I would either do straight text-based game, or switch over to using a game loop, if you want those added features.

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In order to read from the Console window and also have the game loop continue running throughout I'm guessing the ReadLine() stuff will need to be done in another thread? As far as I can tell it's not possible to retreive user input without the loop halting until the user enters the text. ?? –  Jamie Dixon Feb 8 '11 at 23:47
    
If it's a console game you should use ReadLine() stuff. Have the text entered put into a Queue (make this queue thread safe). Then you can implement a normal game loop in a separate thread. –  Michael Coleman Feb 9 '11 at 3:34

Most game loops I've encountered like to check an input state of some kind (not wait around for input, instead have it buffered).

I'm assuming your making some game with the Command Prompt in C#. You'll probably want to buffer input via ReadLine() in a thread safe queue. You should then implement a more normal game loop in a separate thread that checks this queue for new input every frame.

Also, you should probably keep track of time with a Stopwatch object or something that is strong performance wise. (I don't think your using DateTime.Now, but if you are it's a very bad idea)

That's how I would do it. Usually, time based actions are done via keeping track of passed time and executing a step (or the entire action itself) after certain intervals of time pass. So every certain unit of time (kept track after multiple updates) you would perhaps increment the age of the player or something of that nature. When the age is incremented, certain changes will take place (defined in the player's class perhaps).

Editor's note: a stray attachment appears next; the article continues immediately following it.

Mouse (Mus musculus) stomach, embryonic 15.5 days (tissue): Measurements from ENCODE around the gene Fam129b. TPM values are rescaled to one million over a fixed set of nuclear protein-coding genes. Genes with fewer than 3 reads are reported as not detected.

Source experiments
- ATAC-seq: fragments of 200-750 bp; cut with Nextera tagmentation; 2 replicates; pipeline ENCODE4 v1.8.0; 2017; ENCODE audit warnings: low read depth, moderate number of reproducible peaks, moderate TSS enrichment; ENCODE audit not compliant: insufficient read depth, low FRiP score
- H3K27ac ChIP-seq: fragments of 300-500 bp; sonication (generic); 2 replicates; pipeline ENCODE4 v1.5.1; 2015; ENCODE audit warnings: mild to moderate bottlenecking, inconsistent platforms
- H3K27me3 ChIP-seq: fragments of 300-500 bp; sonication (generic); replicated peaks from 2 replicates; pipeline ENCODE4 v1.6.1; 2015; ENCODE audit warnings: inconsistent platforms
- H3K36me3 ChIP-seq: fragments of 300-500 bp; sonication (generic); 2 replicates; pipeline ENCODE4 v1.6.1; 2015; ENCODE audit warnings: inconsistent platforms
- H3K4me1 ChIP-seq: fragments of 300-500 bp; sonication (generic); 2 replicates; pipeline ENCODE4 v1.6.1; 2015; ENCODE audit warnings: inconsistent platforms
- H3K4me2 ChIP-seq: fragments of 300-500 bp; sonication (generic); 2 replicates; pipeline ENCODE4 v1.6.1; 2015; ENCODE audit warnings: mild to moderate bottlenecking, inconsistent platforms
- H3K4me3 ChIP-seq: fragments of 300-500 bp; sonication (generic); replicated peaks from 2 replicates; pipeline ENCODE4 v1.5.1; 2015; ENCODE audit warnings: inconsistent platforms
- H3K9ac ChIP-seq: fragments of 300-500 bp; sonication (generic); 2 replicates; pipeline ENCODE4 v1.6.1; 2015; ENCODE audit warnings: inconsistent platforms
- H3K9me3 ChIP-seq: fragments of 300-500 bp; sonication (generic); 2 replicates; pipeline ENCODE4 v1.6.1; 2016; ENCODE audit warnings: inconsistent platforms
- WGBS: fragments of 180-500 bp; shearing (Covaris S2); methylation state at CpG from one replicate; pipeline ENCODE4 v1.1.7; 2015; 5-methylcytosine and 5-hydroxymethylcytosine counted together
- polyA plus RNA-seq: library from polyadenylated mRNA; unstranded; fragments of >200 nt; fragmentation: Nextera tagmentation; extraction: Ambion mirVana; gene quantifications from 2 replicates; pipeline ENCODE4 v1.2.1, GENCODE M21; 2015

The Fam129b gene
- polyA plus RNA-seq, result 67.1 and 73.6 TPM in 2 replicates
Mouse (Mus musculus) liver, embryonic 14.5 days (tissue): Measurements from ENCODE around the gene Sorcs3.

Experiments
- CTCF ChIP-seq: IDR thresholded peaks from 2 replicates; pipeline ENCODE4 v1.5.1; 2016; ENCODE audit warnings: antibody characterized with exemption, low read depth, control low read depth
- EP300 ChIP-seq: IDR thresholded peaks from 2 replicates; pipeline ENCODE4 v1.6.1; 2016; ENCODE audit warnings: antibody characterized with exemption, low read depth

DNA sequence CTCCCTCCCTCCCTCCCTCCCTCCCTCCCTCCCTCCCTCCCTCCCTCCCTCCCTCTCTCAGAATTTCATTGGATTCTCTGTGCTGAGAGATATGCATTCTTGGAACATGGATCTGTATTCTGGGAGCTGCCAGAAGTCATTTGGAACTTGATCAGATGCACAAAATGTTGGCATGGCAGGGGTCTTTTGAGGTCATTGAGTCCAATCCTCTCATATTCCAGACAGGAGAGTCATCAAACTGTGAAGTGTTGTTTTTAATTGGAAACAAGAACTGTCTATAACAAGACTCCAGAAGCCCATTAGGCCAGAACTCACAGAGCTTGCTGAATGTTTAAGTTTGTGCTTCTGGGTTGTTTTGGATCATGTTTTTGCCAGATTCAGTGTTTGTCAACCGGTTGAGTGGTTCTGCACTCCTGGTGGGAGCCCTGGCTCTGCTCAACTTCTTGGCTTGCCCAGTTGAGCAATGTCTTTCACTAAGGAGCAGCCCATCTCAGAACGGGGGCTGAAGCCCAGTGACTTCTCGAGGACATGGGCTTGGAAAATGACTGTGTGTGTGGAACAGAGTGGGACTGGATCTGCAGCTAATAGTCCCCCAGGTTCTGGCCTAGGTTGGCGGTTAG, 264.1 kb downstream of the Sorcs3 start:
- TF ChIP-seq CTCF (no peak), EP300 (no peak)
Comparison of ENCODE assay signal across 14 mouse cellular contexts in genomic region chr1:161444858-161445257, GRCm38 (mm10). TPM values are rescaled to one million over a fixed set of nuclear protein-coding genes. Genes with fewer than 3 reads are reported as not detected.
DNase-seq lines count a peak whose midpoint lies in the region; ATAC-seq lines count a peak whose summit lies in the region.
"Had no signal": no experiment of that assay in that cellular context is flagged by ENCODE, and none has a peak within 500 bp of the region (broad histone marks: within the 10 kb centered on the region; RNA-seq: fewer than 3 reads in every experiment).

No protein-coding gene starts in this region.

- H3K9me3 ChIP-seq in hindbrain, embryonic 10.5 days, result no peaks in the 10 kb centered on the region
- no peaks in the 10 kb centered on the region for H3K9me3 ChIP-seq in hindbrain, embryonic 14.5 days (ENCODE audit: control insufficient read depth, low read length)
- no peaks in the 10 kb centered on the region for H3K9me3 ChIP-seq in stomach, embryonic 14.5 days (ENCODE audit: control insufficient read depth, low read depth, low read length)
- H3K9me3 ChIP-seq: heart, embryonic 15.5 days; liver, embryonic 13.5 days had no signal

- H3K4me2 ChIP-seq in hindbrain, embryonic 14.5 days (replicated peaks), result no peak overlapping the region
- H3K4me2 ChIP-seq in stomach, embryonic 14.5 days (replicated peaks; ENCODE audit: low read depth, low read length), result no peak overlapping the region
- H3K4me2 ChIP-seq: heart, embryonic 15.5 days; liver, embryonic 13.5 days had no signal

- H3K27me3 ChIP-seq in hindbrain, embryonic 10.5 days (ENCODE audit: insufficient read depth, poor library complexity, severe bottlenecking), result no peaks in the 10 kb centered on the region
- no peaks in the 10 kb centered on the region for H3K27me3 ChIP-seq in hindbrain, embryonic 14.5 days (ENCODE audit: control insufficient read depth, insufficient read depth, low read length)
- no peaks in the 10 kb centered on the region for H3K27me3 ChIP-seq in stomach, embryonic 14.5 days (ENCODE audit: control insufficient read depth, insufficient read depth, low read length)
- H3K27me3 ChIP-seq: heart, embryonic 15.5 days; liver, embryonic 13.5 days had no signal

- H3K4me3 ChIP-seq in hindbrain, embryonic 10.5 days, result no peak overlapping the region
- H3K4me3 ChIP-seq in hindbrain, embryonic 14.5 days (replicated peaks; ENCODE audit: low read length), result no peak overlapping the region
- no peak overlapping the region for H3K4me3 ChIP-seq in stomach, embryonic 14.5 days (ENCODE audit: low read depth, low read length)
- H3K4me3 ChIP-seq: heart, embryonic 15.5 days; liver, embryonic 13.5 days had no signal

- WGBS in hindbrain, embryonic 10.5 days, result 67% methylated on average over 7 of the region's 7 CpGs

That's just one way to do it, not necessarily the only/right way of doing it.

Edit: Once you've got your game loop, you should separate logic into separate classes (one for the player, one for a plant, etc, whatever is needed). These classes should be updated by the loop and they can keep track of their aging/changes. (they should be passed some kind of timing variable or should have a way of accessing it)

Edit2: If this is more of an architecture question (kind of like how I should structure my system so that my entities [like plants, people, etc] will age) than it's a bit harder to answer. I would have to say that you should take into consideration the structure you already have.